Noble Merle Evans was called the "Toscanini of the Big Top", and James Francis Cook, editor of "Etude", called this homespun character
"Will Rogers with a horn". Originally from Columbus, Kansas, Merle joined the Midian Shrine Band while he was playing in the Wichita area.
He received his first contract for the newly combined Ringling Brothers - Barnum and Bailey Circus in 1918 while he was the band leader
for Brunk's Comedians. The Brunk show was playing at the old Liberty Theater which stood at 116 South Topeka in Wichita.
He was band leader for the Ringling Brothers - Barnum and Bailey "Greatest Show on Earth" for over 50 years.
He never missed a performance and never was late. On December 20, 1968, at the Mid-west National Band Clinic, he was honored
by being the first person to receive the Conn award, and also the Wind and Percussion award from the National Band Assn. of America.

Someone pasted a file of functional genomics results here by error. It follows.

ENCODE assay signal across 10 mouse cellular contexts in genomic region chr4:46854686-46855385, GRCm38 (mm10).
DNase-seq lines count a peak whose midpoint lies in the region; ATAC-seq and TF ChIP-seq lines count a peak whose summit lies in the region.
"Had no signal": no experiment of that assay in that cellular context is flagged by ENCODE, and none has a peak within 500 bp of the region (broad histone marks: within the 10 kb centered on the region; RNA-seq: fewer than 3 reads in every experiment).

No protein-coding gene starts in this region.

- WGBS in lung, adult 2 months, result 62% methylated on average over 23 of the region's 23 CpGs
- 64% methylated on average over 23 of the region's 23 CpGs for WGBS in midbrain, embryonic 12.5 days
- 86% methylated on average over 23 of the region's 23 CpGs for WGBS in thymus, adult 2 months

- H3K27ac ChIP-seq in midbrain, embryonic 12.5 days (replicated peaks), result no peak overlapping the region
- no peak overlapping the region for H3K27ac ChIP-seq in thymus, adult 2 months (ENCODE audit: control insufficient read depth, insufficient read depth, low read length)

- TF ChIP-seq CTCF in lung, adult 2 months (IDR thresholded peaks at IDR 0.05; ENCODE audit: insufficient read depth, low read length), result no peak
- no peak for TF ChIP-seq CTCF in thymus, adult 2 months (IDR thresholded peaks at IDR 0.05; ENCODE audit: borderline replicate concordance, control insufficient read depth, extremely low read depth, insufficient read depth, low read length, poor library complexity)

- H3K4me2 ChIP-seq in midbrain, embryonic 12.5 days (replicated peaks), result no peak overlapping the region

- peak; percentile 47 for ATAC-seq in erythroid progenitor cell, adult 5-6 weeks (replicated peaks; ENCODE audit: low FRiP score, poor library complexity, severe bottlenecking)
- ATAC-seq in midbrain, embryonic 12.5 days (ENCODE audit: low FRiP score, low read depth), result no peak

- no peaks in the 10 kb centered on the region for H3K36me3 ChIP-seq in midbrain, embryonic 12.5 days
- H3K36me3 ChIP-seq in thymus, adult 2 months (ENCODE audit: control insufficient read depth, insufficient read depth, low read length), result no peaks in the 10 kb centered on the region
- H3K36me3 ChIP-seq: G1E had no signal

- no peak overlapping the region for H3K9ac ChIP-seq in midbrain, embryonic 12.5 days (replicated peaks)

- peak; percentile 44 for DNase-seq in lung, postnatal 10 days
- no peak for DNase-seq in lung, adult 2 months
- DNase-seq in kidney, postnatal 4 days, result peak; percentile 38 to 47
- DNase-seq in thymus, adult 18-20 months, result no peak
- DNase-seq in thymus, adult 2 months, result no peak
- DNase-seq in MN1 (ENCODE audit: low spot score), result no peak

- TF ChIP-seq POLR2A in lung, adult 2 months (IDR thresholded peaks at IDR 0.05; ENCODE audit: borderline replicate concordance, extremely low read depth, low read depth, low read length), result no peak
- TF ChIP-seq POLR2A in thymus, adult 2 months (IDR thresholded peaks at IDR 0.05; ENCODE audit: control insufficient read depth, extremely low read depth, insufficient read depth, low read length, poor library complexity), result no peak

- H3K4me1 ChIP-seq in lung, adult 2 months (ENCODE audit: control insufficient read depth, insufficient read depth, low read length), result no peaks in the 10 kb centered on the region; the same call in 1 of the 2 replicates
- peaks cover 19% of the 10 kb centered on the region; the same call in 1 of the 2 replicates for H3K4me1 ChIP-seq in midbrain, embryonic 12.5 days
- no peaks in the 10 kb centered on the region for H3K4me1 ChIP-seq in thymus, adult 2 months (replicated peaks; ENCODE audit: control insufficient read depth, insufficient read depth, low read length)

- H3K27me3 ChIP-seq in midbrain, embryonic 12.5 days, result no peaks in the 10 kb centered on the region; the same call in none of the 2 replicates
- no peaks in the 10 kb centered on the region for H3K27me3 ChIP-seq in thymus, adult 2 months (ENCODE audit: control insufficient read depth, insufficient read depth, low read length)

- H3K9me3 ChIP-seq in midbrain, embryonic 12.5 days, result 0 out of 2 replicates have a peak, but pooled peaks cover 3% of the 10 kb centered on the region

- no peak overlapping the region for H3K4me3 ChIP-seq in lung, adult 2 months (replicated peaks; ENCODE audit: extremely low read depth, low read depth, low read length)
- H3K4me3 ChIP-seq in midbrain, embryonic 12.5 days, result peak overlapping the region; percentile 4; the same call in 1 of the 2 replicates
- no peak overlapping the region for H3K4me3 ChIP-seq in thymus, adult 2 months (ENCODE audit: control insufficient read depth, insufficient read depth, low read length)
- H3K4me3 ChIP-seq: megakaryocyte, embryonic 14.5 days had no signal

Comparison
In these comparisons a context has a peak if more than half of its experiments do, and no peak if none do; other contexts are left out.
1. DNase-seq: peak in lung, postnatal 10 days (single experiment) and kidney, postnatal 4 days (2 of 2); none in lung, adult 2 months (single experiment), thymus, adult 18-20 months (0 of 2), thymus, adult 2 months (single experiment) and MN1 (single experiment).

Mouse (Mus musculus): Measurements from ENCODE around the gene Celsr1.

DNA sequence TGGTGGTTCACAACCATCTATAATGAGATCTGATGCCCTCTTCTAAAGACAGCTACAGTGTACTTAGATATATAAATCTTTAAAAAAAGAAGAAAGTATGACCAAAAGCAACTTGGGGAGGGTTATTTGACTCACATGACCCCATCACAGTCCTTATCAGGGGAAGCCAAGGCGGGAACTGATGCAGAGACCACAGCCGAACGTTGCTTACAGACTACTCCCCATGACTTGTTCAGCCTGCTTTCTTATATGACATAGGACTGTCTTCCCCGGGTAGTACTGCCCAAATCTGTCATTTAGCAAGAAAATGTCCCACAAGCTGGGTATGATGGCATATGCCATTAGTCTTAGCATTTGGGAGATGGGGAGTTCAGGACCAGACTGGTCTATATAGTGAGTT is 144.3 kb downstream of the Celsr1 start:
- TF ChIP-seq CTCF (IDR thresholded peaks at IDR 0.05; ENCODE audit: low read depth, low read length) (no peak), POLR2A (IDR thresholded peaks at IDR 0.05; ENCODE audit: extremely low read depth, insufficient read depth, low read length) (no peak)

From 1919 until his retirement in 1969, Evans played to an estimated 165,120,000 circus fans. Merle was often a guest conductor for college,
community, high school, Army, and Navy bands; and continued in this capacity after retiring. He became an honorary member of 28 shrine temples.
His friends said he very seldom forgot a name and always had a good word for everyone he ever met. He always talked very fast, and had a good story
to tell you. His personal and professional materials are now held in the American Bandmasters Association Research Center at the
University of Maryland library, College Park, Maryland.